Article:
The Tools We Use

Lately I’ve been thinking: what tools do we actually need when working with animals?

I’ve seen people do everything without bridles, ropes and leashes that people with them have done – sometimes better. So do we need tools at all? When I walked through the pet store earlier today I paused before these huge shelves holding rows and rows of different kinds of dog collars, harnesses, treats, clickers, dog halters, and leashes of all kinds…

For me it’s been narrowed down to simplicity. I need tools for: safety and reinforcement. I don’t need a choke collar or a bridle to control an animal. I could use a bridle for refinement, but I do not need it for control.

There are also trainers out there that require their students use the equipment and tools that the trainer sells. Cesar Millan has his special dog collar, clicker trainers have their own “unique” clicker and treat pouches… and almost all horse trainers sell their own equipment. Because they tell you that it only works if you use a carrot stick, a martingale, this special saddle, this unique whip. Sure, some of the tools offered are effective and have their place in training.

Those are some tools that might make training easier for humans. But what do animals use as tools?

Body language! That’s it.

I’ve mentioned it in so many posts, I know. It’s a simple concept, but not an easy one to master. I put leashes on my dogs when I walk through the street, especially in the beginning, but that’s not what I use to train them. It doesn’t matter what’s around my dog’s neck – I’m not using that. It’s just there. The leash is simply attached to it, and the leash makes it possible for me to keep the dog near me as we build our relationship. The leash is also a safety net, when we’re next to a road for example.

Same with horses: we can easily force, yes, force, a horse to be with us by catching him and putting him on a lead rope or in a bridle. But what if you didn’t have those tools anymore? Would you still be able to do all of those things on the ground and riding? Without any lead ropes, halters, nothing? Really. Then the question comes up: if we can’t ask our horse, or dog, to do all of those things without a lead rope, were we really teaching him those things?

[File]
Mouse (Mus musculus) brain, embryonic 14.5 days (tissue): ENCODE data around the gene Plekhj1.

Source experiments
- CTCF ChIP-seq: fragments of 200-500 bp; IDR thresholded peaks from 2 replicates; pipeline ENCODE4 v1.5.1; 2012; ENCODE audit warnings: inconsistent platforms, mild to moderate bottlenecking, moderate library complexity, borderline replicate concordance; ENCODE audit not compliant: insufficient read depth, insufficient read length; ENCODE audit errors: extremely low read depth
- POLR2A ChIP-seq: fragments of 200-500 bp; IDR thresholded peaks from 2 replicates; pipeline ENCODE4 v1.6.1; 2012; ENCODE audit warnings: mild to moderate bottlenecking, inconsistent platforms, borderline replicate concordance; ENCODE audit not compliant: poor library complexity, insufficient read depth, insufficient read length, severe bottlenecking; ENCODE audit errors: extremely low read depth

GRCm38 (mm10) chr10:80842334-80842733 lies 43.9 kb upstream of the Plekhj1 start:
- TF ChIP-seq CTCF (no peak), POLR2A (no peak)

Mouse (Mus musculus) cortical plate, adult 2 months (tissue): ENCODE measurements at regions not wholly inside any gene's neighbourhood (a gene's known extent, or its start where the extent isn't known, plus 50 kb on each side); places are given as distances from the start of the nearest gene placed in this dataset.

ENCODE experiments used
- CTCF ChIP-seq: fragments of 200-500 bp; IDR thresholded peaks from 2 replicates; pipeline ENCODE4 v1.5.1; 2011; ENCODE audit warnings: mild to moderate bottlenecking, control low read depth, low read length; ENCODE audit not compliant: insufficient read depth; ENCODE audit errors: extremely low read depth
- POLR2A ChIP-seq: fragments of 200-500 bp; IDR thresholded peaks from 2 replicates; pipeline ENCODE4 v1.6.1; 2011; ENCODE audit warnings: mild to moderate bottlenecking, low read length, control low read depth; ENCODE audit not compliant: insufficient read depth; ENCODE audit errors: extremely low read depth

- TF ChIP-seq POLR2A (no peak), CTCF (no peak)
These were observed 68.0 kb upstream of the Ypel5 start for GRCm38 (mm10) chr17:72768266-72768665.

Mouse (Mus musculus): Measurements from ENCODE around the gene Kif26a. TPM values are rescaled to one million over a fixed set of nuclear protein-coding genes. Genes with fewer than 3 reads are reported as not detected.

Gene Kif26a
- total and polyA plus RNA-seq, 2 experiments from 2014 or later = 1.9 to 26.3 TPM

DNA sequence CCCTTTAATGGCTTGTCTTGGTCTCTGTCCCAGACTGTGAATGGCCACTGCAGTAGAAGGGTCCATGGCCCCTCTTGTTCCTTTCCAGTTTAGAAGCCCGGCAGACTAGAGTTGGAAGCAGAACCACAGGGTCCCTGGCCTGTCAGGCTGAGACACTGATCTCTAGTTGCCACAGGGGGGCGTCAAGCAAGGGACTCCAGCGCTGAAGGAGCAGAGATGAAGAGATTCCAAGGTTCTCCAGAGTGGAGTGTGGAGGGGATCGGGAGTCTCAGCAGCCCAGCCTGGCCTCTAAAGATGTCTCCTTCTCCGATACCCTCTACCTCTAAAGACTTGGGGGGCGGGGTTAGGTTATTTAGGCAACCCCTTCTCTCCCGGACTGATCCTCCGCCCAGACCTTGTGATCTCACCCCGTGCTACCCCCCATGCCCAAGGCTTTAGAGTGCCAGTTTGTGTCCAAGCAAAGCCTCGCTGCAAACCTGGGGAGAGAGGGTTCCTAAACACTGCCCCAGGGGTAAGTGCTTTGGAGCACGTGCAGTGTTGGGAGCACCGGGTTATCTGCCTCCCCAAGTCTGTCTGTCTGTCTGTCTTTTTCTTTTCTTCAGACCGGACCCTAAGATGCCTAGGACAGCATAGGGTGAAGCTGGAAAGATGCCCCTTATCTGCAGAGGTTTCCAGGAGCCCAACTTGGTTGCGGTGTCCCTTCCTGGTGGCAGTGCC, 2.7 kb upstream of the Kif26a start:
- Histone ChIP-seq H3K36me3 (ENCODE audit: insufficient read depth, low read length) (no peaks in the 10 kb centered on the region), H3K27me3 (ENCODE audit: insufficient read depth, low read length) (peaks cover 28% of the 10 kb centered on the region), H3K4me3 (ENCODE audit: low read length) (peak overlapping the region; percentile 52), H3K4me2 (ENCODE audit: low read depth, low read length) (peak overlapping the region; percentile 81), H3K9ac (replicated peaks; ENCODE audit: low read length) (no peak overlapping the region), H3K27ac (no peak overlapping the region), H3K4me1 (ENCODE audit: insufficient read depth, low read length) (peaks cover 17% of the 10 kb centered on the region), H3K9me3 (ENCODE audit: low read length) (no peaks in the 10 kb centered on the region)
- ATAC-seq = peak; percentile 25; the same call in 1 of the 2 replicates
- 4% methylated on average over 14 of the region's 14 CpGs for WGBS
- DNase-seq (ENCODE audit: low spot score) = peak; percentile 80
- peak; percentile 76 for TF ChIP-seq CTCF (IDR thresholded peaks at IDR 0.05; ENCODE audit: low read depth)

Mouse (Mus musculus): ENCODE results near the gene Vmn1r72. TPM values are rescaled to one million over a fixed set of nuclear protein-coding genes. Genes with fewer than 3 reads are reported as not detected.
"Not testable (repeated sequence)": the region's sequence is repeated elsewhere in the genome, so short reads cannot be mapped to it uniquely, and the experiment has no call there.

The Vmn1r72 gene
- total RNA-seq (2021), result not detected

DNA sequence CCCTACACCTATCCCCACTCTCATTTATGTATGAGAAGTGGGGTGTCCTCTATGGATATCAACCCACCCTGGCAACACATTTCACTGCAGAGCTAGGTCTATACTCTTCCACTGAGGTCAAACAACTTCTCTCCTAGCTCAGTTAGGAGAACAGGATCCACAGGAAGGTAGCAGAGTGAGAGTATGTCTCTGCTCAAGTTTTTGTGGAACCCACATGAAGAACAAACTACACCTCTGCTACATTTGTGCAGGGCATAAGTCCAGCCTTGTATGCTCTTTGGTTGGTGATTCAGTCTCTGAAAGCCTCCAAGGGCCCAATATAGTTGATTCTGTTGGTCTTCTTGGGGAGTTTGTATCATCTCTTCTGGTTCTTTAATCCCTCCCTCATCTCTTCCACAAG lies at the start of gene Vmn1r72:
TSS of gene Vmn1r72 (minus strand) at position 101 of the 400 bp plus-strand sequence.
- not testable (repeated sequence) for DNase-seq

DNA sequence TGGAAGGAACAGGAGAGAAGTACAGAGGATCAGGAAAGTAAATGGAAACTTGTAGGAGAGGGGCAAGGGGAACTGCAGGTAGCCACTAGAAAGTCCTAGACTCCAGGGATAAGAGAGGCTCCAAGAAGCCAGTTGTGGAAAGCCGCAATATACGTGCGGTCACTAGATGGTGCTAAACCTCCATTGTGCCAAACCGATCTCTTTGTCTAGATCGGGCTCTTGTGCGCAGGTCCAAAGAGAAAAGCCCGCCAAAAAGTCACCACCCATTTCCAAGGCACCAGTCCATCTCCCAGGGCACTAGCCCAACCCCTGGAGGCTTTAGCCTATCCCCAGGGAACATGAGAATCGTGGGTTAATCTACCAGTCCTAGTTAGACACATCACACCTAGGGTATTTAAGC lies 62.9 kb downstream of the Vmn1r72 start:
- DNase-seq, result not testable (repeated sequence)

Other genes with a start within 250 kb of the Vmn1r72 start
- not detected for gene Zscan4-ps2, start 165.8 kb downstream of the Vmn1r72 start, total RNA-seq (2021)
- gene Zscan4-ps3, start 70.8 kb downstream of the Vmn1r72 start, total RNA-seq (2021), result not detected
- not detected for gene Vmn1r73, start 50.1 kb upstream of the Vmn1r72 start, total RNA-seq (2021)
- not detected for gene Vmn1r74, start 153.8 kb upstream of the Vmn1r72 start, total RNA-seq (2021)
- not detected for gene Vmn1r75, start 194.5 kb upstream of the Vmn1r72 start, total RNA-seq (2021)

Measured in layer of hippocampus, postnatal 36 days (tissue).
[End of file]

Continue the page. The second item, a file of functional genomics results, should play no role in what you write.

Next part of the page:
In reality, the horse didn’t have much of a choice. He was put on a lead rope, he can’t get away. But if he had a choice to leave – you might just have nothing to show for all of that training. So the question comes up again: what tools do we actually need when we work with animals?

I teach my dogs to heel through body language. Not by pulling on the collar, so it doesn’t matter what collar I use. I save my money by not buying any fancy ones and use a normal band collar. Or, with my own dog, no collar or leash at all. And with my horse? I try to see if I can do all of those things I ask for without a lead rope. Some of these tools have their place. Halters and bridles can be great from time to time to refine or reinforce. A stiff whip (those don’t hurt as much as the ones with some “flick” in them) are great for protection. You can use it to drive a horse out of your space if they get to close to you, as well as ask them to go a bit faster. So, when working with horses I usually have one of those with me, and that’s it!

A fun experiment might be to go one by one and take each of your tools out of your program for a while (unless you need it for safety, like a leash or a muzzle). See how much of your communication with your animal is missing. Does he or she still listen at all? Or did nothing change? Then see what happens when you take a different tool away and maybe use the other one again. Play around and then see if you can only use the tools that are necessary.

How much can you accomplish with pure body language?

Unknown Photographer I own no Rights to this photo.

Unknown Photographer
I own no Rights to this photo.

Leave a Reply